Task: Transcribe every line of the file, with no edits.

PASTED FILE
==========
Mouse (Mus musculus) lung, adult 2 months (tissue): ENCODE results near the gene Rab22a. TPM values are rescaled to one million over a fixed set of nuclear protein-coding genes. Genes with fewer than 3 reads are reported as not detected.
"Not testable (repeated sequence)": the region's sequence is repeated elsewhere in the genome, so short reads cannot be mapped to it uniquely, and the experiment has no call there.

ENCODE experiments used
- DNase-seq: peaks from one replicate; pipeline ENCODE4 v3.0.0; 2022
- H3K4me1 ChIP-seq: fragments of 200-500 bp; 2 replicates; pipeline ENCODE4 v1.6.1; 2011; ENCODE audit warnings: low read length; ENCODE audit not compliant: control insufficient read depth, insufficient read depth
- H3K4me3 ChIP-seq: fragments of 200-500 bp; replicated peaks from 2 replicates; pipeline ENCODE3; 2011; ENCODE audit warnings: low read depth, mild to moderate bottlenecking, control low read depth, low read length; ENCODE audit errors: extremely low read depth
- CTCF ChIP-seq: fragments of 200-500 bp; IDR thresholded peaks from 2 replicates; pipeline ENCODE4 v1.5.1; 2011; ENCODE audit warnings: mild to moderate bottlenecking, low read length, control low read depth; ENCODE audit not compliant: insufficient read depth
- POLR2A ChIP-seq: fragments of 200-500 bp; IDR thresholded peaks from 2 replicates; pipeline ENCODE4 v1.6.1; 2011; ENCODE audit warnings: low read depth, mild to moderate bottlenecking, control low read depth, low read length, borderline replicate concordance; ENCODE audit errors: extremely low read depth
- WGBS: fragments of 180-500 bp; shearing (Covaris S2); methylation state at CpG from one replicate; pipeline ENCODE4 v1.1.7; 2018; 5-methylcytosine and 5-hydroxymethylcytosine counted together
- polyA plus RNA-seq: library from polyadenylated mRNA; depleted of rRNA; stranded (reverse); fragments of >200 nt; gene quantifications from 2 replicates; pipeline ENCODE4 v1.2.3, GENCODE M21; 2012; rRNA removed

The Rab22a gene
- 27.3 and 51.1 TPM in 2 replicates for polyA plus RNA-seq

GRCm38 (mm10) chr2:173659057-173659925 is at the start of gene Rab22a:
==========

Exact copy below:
Mouse (Mus musculus) lung, adult 2 months (tissue): ENCODE results near the gene Rab22a. TPM values are rescaled to one million over a fixed set of nuclear protein-coding genes. Genes with fewer than 3 reads are reported as not detected.
"Not testable (repeated sequence)": the region's sequence is repeated elsewhere in the genome, so short reads cannot be mapped to it uniquely, and the experiment has no call there.

ENCODE experiments used
- DNase-seq: peaks from one replicate; pipeline ENCODE4 v3.0.0; 2022
- H3K4me1 ChIP-seq: fragments of 200-500 bp; 2 replicates; pipeline ENCODE4 v1.6.1; 2011; ENCODE audit warnings: low read length; ENCODE audit not compliant: control insufficient read depth, insufficient read depth
- H3K4me3 ChIP-seq: fragments of 200-500 bp; replicated peaks from 2 replicates; pipeline ENCODE3; 2011; ENCODE audit warnings: low read depth, mild to moderate bottlenecking, control low read depth, low read length; ENCODE audit errors: extremely low read depth
- CTCF ChIP-seq: fragments of 200-500 bp; IDR thresholded peaks from 2 replicates; pipeline ENCODE4 v1.5.1; 2011; ENCODE audit warnings: mild to moderate bottlenecking, low read length, control low read depth; ENCODE audit not compliant: insufficient read depth
- POLR2A ChIP-seq: fragments of 200-500 bp; IDR thresholded peaks from 2 replicates; pipeline ENCODE4 v1.6.1; 2011; ENCODE audit warnings: low read depth, mild to moderate bottlenecking, control low read depth, low read length, borderline replicate concordance; ENCODE audit errors: extremely low read depth
- WGBS: fragments of 180-500 bp; shearing (Covaris S2); methylation state at CpG from one replicate; pipeline ENCODE4 v1.1.7; 2018; 5-methylcytosine and 5-hydroxymethylcytosine counted together
- polyA plus RNA-seq: library from polyadenylated mRNA; depleted of rRNA; stranded (reverse); fragments of >200 nt; gene quantifications from 2 replicates; pipeline ENCODE4 v1.2.3, GENCODE M21; 2012; rRNA removed

The Rab22a gene
- 27.3 and 51.1 TPM in 2 replicates for polyA plus RNA-seq

GRCm38 (mm10) chr2:173659057-173659925 is at the start of gene Rab22a: